On the violin you mostly worry about making a melodic line work smoothly. Occasionally you have double, triple, or even quarduple stops. I am not underrating the skill required to do this well.

The guitar requires that you handle chords up to six notes, while maintaining moving lines. You want to talk about finger stretching LOL.

It takes just as much time to practice and play the guitar well as it does the violin. I am at the point where I find that my efforts are better spent on the violin as it is more personally rewarding to me. I am looking at trading in or selling my classical so that I can just a nice little parlor steel string guitar that I can fingerpick and strum on when I get the itch.

The main drawback with the guitar is that it is very limited as it cannot sustain tone for long. On the violin you can draw that bow back and forth and increase and decrease volume and change tone. Once you pluck a string that is it. Everything depends on where and how you pluck it. It is akin to the problem of the piano being unable to truly slur a note to another note. Regardless of how smoothly it is done, you must strike each in succession.

Good luck and have fun. The guitar is a wonderful instrument, but it is not the singer that the violin is.

Don Crandall

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quote:

Originally posted by IndiVio:

I've been learning Indian (sub-continent) Violin for about 2 months now (I'm 27) and love it. The style is called Carnatic (actually that is the name for all South Indian classical music) and what is interesting is that the violin is played with the person sitting cross-legged (kinda' like lotus position) on the floor.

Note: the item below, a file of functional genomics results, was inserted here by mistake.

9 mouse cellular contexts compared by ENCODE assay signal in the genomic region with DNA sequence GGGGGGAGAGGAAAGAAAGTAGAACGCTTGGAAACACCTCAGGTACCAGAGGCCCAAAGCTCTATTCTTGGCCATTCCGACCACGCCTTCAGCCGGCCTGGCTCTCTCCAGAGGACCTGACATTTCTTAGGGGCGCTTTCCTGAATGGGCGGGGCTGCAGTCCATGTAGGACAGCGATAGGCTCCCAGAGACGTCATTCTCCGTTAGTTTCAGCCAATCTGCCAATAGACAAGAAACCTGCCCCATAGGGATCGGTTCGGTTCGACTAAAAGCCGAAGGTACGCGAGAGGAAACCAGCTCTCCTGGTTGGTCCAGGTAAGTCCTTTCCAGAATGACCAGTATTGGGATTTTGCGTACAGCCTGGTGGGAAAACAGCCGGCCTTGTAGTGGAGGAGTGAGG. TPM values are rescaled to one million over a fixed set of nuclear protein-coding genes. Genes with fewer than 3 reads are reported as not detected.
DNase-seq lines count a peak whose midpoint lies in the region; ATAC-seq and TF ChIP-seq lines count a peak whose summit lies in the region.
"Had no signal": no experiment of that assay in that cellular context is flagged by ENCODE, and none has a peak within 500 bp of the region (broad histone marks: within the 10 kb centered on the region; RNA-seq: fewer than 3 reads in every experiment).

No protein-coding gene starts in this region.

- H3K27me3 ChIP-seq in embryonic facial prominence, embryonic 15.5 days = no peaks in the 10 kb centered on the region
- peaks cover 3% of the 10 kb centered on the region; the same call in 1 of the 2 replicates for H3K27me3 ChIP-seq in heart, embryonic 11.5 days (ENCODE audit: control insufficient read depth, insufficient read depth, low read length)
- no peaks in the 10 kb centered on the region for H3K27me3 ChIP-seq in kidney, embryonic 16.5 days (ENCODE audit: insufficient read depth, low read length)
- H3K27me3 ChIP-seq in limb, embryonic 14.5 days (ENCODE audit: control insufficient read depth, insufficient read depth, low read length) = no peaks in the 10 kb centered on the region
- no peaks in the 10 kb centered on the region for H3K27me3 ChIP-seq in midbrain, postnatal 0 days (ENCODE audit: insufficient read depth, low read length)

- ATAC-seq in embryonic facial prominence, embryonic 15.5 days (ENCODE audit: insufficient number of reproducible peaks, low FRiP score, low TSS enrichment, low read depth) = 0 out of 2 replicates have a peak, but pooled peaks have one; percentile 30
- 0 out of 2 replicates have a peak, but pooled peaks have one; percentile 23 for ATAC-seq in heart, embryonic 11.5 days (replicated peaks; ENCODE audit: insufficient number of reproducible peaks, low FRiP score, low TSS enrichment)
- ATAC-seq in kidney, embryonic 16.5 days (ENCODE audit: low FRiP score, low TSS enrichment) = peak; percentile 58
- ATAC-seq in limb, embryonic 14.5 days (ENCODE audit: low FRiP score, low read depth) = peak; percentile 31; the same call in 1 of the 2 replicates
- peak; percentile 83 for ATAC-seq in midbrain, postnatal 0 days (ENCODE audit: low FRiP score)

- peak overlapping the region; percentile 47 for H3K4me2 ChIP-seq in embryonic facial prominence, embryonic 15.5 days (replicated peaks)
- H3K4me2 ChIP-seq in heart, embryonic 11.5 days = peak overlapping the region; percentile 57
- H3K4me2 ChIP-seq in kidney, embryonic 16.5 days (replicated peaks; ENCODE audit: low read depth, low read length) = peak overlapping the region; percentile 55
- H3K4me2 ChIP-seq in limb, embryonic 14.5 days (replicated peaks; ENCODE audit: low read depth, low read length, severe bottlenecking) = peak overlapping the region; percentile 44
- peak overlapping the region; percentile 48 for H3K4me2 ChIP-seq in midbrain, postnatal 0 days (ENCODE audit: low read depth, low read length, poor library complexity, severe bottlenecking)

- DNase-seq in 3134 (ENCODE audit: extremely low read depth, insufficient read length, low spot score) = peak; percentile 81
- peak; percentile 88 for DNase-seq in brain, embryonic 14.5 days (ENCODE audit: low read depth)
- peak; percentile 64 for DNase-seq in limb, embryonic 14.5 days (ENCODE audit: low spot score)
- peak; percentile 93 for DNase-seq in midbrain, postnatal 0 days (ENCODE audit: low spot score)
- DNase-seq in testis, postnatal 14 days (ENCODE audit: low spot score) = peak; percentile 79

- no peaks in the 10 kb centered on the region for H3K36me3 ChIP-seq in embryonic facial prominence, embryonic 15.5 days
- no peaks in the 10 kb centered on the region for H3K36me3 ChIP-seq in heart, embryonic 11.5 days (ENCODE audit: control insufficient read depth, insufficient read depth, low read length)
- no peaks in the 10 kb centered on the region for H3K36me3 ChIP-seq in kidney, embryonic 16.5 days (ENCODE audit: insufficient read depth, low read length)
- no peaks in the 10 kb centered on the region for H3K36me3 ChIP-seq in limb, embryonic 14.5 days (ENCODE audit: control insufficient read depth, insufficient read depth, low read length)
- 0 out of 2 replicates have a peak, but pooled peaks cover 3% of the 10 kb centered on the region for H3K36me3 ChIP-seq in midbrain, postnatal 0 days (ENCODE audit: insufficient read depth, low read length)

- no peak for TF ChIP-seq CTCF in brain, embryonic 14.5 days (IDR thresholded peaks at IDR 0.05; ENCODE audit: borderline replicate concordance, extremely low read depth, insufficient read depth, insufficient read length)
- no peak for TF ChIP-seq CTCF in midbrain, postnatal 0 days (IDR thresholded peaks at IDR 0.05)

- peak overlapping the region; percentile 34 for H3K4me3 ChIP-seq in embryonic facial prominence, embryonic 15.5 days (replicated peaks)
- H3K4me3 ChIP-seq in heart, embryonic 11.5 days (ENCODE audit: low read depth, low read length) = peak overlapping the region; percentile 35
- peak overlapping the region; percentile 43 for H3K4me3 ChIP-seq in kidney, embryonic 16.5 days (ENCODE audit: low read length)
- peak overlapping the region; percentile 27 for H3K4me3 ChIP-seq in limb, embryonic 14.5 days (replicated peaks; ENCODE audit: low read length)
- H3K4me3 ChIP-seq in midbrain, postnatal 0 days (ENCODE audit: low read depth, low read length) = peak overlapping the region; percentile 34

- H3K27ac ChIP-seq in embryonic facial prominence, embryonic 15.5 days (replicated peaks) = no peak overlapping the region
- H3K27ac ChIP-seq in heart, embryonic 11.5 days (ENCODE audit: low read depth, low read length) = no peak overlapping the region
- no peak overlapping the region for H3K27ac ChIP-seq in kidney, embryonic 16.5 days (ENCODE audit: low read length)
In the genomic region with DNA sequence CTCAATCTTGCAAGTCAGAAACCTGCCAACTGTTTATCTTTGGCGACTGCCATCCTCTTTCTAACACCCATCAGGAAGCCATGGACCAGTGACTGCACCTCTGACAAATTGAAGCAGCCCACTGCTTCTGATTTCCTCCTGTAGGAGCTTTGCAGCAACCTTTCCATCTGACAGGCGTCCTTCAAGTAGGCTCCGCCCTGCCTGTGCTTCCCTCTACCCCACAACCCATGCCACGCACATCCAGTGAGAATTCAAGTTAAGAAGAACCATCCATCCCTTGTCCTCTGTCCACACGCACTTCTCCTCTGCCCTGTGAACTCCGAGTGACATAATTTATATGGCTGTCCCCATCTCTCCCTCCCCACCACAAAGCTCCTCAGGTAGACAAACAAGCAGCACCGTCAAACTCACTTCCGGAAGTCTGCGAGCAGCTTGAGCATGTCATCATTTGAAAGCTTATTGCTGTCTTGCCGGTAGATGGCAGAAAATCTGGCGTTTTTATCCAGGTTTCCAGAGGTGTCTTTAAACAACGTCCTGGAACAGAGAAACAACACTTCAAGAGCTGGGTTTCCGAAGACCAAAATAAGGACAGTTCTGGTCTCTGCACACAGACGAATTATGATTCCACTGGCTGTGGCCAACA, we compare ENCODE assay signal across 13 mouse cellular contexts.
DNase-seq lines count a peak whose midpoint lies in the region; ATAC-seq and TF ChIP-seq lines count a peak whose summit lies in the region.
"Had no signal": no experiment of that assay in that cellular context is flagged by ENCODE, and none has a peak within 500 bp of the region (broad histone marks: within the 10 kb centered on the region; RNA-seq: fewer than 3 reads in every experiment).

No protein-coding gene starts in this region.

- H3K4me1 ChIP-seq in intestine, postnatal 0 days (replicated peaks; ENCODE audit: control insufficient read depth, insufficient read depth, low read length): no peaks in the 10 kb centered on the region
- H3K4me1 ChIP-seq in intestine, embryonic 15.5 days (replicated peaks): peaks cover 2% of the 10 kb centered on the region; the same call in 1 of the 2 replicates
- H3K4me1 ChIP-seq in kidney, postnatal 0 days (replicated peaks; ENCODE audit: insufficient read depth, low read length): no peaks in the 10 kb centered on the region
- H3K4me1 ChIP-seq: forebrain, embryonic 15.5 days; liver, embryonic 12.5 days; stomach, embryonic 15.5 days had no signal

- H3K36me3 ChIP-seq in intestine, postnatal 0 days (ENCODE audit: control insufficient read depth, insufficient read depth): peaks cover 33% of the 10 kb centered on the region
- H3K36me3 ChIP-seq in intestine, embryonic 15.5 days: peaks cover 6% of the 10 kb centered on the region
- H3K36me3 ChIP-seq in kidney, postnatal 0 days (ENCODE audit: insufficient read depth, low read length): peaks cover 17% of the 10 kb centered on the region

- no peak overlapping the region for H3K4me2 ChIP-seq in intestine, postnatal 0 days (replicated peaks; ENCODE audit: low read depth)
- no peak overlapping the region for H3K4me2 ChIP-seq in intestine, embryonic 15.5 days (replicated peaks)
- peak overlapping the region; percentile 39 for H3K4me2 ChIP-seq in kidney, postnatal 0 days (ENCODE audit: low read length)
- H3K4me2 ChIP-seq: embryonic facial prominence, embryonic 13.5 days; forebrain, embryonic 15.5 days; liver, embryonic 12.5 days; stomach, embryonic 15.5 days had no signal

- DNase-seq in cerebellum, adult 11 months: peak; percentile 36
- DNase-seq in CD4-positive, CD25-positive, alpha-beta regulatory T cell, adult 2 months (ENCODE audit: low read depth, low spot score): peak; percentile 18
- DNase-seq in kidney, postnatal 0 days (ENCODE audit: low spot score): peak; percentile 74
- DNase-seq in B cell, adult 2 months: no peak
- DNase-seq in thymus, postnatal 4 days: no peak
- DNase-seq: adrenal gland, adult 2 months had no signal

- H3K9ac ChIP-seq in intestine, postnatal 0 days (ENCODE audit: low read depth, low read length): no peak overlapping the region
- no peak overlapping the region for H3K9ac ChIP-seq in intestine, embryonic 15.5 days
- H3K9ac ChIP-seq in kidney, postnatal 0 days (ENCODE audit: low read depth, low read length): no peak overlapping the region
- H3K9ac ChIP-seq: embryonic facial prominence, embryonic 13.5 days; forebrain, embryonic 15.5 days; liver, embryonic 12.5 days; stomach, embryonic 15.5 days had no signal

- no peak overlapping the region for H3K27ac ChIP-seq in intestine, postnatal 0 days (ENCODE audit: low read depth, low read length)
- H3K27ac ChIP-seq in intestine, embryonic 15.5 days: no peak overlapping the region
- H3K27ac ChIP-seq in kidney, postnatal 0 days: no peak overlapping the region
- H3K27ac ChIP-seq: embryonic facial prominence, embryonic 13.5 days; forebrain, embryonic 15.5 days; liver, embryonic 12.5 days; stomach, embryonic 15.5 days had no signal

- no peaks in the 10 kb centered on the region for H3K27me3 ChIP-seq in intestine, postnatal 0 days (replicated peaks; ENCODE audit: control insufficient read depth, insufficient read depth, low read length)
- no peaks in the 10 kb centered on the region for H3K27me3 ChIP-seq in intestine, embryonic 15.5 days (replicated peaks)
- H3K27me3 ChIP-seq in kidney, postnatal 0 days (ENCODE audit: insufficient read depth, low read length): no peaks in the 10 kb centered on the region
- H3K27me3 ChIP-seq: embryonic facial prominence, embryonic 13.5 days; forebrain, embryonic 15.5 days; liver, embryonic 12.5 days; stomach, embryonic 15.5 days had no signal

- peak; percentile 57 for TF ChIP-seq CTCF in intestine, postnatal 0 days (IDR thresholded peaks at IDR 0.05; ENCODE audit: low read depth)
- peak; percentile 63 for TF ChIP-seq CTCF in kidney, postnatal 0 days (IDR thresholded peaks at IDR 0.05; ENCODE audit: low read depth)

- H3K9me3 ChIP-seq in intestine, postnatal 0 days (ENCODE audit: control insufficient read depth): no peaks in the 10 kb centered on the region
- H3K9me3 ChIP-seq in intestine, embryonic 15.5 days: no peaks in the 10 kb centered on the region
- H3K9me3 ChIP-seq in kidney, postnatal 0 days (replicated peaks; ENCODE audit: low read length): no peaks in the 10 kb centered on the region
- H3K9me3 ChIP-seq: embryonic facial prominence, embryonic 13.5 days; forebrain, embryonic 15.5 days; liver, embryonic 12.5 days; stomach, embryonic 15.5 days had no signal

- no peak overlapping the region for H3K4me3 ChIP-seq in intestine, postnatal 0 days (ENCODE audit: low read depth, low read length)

I would also love to learn the western classical violin -- do people think that it is ok to learn two different styles at the same time or will that mess me up?

I'm so glad I finally started -- I completely love it!

I've been learning Indian (sub-continent) Violin for about 2 months now (I'm 27) and love it. The style is called Carnatic (actually that is the name for all South Indian classical music) and what is interesting is that the violin is played with the person sitting cross-legged (kinda' like lotus position) on the floor.

-----

Welcome! I myself am a veena player, and only took up the western violin at age 48. Most people would tell you that the veena is much more difficult (mostly because of the micro intonational changes.) I have found the opposite to be the case, basically because the way folks hold the western violin is so unwieldy -- the Carnatic posture makes so much more sense!

My older daughter plays Carnatic violin (as well as western, and also plays the oboe, but is mainly a composer); the younger one is an extremely gifted pianist and flautist, and also a gymnast, and is setting her next gymnastics route to music of T.N. Krishnan.

Learning all those scales in Carnatic music makes learning Western styles much easier -- you never have to do Sevcik's or anything to increase finger speed via repetitive exercises, because you'll already know more repetitive exercises by heart than you'll ever need!

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Hi Shantinik! I was wondering from prior posts that I saw if it was a shortened version of Shantiniketan!